The United States dropped atomic bombs on Japanese cities; Hiroshima and Nagasaki on August 6, and August 9, 1945, respectively. It is estimated that the death toll from these two bombing was between 90,000 to 166,000 and between 60,000 to 80,000 people respectively. As a result of these two acts, there has been a lot of argument as to the appropriateness of the bombing. Looking at this issue retroactively, some people are convinced that the bombings were uncalled for. At the same time, there is a perception that had the bombing not taken place; the war may not have ended the way it did in American favor. It is therefore important to look at both sides of this debate.
Arguments for Bombing
One of the compelling arguments some proponents of the bombings have made was the fact that the bombings were made to limit the American causalities. It has to be noted that the bombing was made at the time when the United States forces were preparing to make land invasions into Japan. In particular, Operation Torch and Operation Coronet were scheduled for November of 1945 and the spring of 1946 respectively. This land invasion was being made at a time when the Japanese army had proved itself to be dynamic and was determined to fight off the American forces. Therefore, the generals on the ground had to make difficult decisions on how best to go in, with their projections showing that they were likely to suffer huge casualties. The causalities figures would even be worse because the Japanese lacked good landing sites, hence supplying troops on the ground would be complicated leading to heavy losses. What is more, the Japanese were holding about 100,000 Allied prisoners of war, and Field Marshall Hisaichi Terauchi had given instructions for the soldiers to be executed in the event American forces invaded the country. The bombing brought the war to an abrupt end, helping to save many lives that could have been lost on both sides. In fact, it is estimated that the lives saved were more than those who were killed in the bombings. While this point makes a lot of sense, it does not look at the long-term losses such as the slow painfully slow deaths for those injured, psychological trauma and birth defects that have continued to be felt to this day.
The second argument for the bombing is that it convinced the Japanese Emperor Hirohito that Japan could not win the war. The bombing, therefore, shortened the war, because three days after the bombing of Nagasaki, Japan made an unconditional surrender. This may not mean much, but one has to look at its significance from the American point of view. Given the almost fanatical engagement of the Japanese forces on the battle field, it was almost obvious that U.S forces that had defeated Hitler would be called upon to go to the Pacific and help in the invasion of Japan. This was just too much to ask for people who had already given so much on the battlefield. For these men who have brought about the fall of Hitler, the bombing was a great sense of relief to them. This argument seems persuasive because it is only by redeploying its forces to Japan, that the United States would have increased its fighting power. At the same time, the question as to whether it was correct for the United States to deploy such an instrument of war on humanity is one that cannot be ignored. If weighed upon the valor of this men, then it definitely falls short.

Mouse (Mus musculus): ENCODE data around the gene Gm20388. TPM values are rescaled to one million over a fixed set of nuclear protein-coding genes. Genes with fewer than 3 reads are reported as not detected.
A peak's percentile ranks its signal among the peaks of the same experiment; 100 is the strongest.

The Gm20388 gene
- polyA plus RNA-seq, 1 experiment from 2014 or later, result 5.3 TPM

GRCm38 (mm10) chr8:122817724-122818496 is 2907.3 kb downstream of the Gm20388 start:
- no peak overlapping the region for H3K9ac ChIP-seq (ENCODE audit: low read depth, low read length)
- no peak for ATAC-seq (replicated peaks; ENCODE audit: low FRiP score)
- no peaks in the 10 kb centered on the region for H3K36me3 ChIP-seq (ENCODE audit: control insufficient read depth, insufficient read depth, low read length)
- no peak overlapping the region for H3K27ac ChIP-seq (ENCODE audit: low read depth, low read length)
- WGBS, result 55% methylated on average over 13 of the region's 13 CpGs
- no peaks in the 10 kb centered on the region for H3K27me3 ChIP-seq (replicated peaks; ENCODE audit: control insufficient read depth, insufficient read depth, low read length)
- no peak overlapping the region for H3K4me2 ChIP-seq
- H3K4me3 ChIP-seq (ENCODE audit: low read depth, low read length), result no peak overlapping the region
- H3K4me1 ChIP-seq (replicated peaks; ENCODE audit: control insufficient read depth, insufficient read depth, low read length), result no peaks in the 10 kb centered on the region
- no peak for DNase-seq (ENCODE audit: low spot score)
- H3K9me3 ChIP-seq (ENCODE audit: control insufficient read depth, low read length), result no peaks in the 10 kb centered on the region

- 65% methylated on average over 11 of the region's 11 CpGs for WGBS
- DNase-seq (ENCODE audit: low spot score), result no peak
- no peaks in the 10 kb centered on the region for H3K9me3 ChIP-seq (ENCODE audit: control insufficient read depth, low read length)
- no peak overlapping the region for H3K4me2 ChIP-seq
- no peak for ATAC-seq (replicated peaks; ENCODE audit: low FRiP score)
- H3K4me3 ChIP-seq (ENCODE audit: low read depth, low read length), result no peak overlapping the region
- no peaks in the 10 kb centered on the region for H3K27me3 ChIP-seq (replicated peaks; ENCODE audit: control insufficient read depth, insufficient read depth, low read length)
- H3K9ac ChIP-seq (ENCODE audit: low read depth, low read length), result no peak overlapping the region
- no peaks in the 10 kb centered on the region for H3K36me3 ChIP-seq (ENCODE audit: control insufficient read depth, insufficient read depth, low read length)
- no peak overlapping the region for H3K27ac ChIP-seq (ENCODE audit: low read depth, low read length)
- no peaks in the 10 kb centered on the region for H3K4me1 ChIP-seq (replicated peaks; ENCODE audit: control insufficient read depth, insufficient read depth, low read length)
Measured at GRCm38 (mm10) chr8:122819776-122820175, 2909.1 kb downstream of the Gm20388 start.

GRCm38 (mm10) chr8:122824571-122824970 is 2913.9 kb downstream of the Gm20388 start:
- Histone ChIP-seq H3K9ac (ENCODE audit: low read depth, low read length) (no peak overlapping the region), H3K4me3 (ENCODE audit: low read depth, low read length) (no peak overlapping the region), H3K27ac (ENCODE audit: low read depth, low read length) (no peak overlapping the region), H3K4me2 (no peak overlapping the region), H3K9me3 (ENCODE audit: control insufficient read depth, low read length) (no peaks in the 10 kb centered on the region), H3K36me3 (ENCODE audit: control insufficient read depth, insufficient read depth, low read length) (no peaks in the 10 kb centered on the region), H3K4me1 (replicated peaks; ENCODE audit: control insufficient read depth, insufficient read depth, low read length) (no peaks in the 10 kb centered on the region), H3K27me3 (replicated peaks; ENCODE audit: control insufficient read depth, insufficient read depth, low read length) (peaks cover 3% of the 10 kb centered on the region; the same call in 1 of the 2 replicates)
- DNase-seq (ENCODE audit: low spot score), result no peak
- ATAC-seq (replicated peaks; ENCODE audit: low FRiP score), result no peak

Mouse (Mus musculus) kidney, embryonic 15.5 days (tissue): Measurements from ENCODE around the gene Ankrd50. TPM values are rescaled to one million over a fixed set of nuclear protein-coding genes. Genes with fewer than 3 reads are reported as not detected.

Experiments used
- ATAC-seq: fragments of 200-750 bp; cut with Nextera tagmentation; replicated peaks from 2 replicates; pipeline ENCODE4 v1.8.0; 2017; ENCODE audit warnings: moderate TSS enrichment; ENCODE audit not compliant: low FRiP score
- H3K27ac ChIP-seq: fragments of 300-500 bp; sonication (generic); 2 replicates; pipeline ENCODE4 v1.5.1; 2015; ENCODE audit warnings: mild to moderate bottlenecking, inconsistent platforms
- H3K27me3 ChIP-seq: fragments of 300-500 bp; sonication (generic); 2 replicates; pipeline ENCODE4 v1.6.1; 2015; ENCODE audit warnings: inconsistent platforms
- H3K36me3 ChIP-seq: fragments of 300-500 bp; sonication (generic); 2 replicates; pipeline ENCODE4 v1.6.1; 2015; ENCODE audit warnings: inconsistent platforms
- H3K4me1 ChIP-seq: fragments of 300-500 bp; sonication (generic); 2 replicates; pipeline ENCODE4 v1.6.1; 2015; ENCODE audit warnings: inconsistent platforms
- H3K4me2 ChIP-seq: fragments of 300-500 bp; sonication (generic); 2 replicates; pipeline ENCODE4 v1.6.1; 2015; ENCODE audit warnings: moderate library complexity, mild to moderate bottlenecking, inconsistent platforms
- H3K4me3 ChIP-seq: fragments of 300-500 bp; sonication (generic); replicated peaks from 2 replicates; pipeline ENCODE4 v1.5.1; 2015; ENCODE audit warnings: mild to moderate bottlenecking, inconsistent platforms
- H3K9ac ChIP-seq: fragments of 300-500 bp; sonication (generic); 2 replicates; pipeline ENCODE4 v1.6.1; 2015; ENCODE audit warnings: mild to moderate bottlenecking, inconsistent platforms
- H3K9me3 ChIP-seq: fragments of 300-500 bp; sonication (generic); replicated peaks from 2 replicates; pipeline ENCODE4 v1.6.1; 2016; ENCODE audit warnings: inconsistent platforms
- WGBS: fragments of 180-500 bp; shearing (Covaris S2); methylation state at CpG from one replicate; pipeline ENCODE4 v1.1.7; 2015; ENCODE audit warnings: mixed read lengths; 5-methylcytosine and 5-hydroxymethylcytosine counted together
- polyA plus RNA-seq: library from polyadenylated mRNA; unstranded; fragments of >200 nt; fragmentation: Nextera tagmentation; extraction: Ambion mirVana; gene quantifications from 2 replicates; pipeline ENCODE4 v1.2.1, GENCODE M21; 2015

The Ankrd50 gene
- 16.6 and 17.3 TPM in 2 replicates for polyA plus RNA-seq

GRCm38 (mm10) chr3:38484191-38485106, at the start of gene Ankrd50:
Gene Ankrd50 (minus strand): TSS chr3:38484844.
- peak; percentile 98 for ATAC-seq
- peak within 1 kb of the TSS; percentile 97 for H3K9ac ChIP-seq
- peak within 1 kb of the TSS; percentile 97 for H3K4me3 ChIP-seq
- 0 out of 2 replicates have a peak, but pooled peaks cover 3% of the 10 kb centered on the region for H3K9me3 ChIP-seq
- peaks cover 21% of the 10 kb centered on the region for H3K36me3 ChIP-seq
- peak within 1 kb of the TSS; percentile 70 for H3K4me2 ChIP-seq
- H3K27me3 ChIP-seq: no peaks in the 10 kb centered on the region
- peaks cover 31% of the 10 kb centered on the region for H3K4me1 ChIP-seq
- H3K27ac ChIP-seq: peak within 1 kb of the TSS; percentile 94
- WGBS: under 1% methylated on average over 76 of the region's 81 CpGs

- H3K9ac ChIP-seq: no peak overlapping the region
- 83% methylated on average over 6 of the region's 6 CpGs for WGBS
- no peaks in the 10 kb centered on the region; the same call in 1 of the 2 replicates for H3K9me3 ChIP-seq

There is also the argument that the bombings were payback time for Japan which had behaved in a brutal, barbaric and criminal manner in many instances. For instance, when it captured Nanjing, one of the Chinese cities, the Japanese soldiers left a wave of destruction, killing and maiming hundreds and thousands of unarmed civilians, as well as raping approximately between 20,000 and 80,000 women and children. It is also instructive to note that the December 7, 1941 attacks on Pearl Harbor were done at a time when the Japanese government was locked in negotiations with the United States Department. This showed that Japan was a barbaric nation which needed to be stopped at all costs. This notion is further buttressed by the 1898 'Bataan Death March' in which 78,000 Americans and Filipino soldiers were overwhelmed and surrendered in the Bataan Peninsula. The captured soldiers were treated inhumanely, including being tortured, deprived food and water, buried alive and even executed by the Japanese soldiers. It is an incident that arouses so much hate against the Japanese that there was no holding back in ensuring they received maximum punishment. Therefore, the bombing was more or less of an eye for an eye situation and putting Japan in check. Looking at this argument, it is persuasive because there was no way Japan could have been second-guessed. They were made up of strong men and women, who were ready to fight to the bitter end, and in the process inflict maximum damage to the United States. Even though they were in a precarious position at this stage, they were still a force to reckon with.